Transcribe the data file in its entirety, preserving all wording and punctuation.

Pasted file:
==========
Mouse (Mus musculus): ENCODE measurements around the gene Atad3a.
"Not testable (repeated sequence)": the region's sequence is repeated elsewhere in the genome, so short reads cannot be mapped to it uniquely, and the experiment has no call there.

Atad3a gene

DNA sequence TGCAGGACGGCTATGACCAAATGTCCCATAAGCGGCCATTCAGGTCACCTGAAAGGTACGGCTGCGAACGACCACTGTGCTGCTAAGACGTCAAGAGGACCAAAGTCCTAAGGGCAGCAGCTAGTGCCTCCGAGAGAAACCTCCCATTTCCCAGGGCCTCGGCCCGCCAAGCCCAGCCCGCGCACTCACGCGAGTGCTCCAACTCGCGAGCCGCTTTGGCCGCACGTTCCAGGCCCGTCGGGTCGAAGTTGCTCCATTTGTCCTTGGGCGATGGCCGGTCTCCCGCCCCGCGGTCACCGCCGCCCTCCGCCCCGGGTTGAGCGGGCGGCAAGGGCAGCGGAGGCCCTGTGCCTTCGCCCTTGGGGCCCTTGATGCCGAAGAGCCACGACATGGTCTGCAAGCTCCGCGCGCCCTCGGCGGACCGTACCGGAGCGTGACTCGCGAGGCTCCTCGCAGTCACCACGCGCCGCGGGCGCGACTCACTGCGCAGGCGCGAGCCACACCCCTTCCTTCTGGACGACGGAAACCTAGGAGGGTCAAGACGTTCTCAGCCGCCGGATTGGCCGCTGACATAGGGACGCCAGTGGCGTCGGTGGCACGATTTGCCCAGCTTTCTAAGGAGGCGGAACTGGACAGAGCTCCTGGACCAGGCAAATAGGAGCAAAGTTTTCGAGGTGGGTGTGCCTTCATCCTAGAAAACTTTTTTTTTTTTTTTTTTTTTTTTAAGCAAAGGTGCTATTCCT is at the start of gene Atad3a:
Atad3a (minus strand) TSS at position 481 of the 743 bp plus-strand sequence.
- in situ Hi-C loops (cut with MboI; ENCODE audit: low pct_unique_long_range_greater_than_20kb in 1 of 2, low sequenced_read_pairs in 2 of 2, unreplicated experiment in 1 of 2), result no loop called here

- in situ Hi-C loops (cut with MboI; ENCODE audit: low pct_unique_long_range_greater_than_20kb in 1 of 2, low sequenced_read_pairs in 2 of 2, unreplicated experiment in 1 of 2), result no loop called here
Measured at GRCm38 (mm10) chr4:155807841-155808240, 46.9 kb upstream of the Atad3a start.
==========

Mouse (Mus musculus): ENCODE measurements around the gene Atad3a.
"Not testable (repeated sequence)": the region's sequence is repeated elsewhere in the genome, so short reads cannot be mapped to it uniquely, and the experiment has no call there.

Atad3a gene

DNA sequence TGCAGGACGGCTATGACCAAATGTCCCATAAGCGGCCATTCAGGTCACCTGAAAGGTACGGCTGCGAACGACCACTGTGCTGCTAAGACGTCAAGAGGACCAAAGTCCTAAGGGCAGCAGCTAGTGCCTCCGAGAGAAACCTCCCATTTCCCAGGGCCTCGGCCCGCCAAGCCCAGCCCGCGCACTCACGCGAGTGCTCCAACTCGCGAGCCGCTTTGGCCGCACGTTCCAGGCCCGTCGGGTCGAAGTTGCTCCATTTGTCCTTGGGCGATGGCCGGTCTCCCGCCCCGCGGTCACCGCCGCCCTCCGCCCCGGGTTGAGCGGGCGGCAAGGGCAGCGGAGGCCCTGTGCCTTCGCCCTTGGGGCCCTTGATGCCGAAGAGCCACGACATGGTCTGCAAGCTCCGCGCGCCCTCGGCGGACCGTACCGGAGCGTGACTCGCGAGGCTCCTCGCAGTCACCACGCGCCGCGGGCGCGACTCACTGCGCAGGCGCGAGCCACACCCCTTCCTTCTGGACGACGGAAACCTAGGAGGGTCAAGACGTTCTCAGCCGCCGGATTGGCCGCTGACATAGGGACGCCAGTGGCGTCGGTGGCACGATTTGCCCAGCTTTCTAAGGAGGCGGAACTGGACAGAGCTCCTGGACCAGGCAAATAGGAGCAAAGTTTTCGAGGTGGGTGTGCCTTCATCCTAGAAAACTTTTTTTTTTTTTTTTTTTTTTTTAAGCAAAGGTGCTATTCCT is at the start of gene Atad3a:
Atad3a (minus strand) TSS at position 481 of the 743 bp plus-strand sequence.
- in situ Hi-C loops (cut with MboI; ENCODE audit: low pct_unique_long_range_greater_than_20kb in 1 of 2, low sequenced_read_pairs in 2 of 2, unreplicated experiment in 1 of 2), result no loop called here

- in situ Hi-C loops (cut with MboI; ENCODE audit: low pct_unique_long_range_greater_than_20kb in 1 of 2, low sequenced_read_pairs in 2 of 2, unreplicated experiment in 1 of 2), result no loop called here
Measured at GRCm38 (mm10) chr4:155807841-155808240, 46.9 kb upstream of the Atad3a start.